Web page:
We are back to politics with ‘The Tour Guide (Cuba 2010)’a meditation on modern, changing Cuba now entering the capitalist world, and its and our relationship with its most famous revolutionary son Che Guevara. Danny, the struggling tour guide, is a case study in this transforming world; he is a capitalist trying to make enough money to make his mother’s house into “a casa with a bathroom and spare room and ubiquitous rooftop garden“. When she is financially secure, “he intends to escape Cuba, the Cuba Che fought for”. Danny wants enough money so “he can become the tourist”. All the while the legacy of Che Guevara haunts modern Cuba. Yet Che, whose image has become a marketing bonanza, is now everywhere – “on posters and billboards, on T-shirts and beach towels“. He is a capitalist’s dream. And yet we in the western world romantically hold on to the ideas he promulgated, the politics he espoused, to hismartyred hands(after his execution in Bolivia, his hands were cut off)the that point the way, still”. Again, we see Karen’s personal thoughts expanding into the wider political realm and the bigger picture.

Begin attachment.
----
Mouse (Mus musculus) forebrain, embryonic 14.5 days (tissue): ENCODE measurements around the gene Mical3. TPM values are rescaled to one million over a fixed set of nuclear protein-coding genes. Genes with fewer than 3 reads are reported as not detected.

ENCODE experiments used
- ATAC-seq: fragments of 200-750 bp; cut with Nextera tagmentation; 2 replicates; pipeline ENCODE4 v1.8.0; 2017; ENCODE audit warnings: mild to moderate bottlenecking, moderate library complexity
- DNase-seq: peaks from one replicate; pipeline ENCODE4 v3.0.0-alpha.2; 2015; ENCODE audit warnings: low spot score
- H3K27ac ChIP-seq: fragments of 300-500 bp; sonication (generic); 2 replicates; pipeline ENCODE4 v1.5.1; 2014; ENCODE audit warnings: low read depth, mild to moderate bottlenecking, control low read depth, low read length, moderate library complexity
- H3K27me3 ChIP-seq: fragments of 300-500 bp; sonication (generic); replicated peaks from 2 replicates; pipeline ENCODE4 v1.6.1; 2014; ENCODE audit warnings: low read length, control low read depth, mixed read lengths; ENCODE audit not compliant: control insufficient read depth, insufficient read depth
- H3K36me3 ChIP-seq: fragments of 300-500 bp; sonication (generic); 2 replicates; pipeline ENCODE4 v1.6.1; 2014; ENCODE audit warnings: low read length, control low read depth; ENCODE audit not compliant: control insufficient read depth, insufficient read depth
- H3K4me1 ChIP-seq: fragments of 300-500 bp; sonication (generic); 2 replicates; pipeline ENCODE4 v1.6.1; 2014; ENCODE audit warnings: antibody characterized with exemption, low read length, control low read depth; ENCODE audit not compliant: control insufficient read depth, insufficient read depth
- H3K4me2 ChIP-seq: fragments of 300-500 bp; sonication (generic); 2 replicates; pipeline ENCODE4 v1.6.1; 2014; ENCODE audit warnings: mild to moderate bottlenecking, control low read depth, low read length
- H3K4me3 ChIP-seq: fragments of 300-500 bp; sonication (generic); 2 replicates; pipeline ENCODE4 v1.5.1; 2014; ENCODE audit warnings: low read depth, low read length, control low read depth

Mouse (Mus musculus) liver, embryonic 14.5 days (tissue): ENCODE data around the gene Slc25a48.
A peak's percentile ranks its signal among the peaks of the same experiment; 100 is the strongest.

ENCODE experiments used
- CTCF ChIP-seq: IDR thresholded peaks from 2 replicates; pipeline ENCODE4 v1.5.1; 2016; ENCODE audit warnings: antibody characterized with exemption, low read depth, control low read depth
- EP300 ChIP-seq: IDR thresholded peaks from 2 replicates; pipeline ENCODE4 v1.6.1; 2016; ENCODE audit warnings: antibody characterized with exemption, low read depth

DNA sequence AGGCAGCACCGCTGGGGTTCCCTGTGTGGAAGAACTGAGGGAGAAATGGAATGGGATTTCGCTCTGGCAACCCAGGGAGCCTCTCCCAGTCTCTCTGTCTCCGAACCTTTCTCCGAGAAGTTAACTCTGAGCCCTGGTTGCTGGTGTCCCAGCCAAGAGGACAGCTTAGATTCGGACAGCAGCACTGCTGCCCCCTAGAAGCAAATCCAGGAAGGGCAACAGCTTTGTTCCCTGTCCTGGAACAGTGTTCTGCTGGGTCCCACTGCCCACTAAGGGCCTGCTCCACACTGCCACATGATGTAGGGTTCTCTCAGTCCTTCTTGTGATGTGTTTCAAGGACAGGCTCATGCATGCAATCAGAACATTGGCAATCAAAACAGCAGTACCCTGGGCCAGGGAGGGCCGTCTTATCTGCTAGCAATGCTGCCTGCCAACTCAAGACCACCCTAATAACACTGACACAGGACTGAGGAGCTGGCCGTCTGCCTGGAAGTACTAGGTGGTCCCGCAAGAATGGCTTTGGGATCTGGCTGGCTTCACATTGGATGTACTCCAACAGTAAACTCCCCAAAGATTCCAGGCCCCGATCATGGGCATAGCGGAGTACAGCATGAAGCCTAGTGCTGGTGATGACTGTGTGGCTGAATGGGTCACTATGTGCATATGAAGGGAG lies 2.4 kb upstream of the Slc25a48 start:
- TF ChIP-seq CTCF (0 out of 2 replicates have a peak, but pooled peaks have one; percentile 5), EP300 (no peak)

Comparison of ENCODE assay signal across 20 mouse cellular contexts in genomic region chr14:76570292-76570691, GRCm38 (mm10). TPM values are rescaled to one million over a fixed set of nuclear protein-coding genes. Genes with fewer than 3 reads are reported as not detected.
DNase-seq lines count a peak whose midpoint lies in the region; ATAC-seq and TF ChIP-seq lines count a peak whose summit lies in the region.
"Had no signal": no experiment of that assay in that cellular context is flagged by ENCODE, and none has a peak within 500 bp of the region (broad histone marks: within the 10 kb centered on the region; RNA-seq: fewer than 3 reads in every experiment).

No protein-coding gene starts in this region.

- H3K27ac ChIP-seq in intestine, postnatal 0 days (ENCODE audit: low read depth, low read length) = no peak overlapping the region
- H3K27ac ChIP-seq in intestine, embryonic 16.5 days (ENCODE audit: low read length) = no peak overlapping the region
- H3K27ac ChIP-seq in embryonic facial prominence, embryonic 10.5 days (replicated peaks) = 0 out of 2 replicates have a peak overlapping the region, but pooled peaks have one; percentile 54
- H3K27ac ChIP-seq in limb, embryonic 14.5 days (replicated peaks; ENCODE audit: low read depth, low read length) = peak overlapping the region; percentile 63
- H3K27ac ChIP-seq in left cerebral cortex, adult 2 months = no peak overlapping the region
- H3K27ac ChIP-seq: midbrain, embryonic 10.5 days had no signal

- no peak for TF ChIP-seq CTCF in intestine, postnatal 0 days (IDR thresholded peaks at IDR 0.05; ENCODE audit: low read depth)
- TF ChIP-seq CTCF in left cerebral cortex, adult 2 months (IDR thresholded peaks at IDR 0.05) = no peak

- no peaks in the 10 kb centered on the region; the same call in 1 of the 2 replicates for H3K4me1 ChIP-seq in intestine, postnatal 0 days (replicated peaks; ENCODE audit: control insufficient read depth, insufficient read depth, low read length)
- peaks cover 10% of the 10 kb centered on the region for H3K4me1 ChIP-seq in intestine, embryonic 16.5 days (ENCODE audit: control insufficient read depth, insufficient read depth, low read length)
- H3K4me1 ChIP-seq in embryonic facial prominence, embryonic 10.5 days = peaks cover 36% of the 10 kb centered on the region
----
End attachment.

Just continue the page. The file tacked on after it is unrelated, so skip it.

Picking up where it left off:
All the way through the book we are having conversations, being asked questions, challenged and confronted by personal existential musings that begin with the personal and end by entering the political terrain. Many facets of Karen’s life are in these poems. Her concerns for family, the environment, politics, nature, family violence, women and sexual politics, religious hypocrisy, the damage gambling can wreak, the effects of war. All are investigated with intelligence and deep sincerity and a keen eye for the personal as political. The Dialectics of Rain is a conversation between all these elements seeking to find a new way, an enlightened way towards a better world where poetry is at the forefront, driving the conversation. 

The Dialectics of Rain is Karen’s gift to the world, and to us, as lovers of poetry and seekers of truth. It is with great pleasure that I launch The Dialectics of Rain. 

 -Sandy Jeffs


Sandy Jeffs has published 7 volumes of poetry and a memoir Flying with Paper Wings: Reflections on Living with Madness, published in 2009. Much of her writing has been about her struggle with schizophrenia. Sandy is currently writing an oral history of Larundel based on interviews of past inmates and staff.

The Dialectics of Rain is available from  https://www.ginninderrapress.com.au/ store.php?product/page/28/Karen+Throssell+%2F+The+Dialectics+of+Rain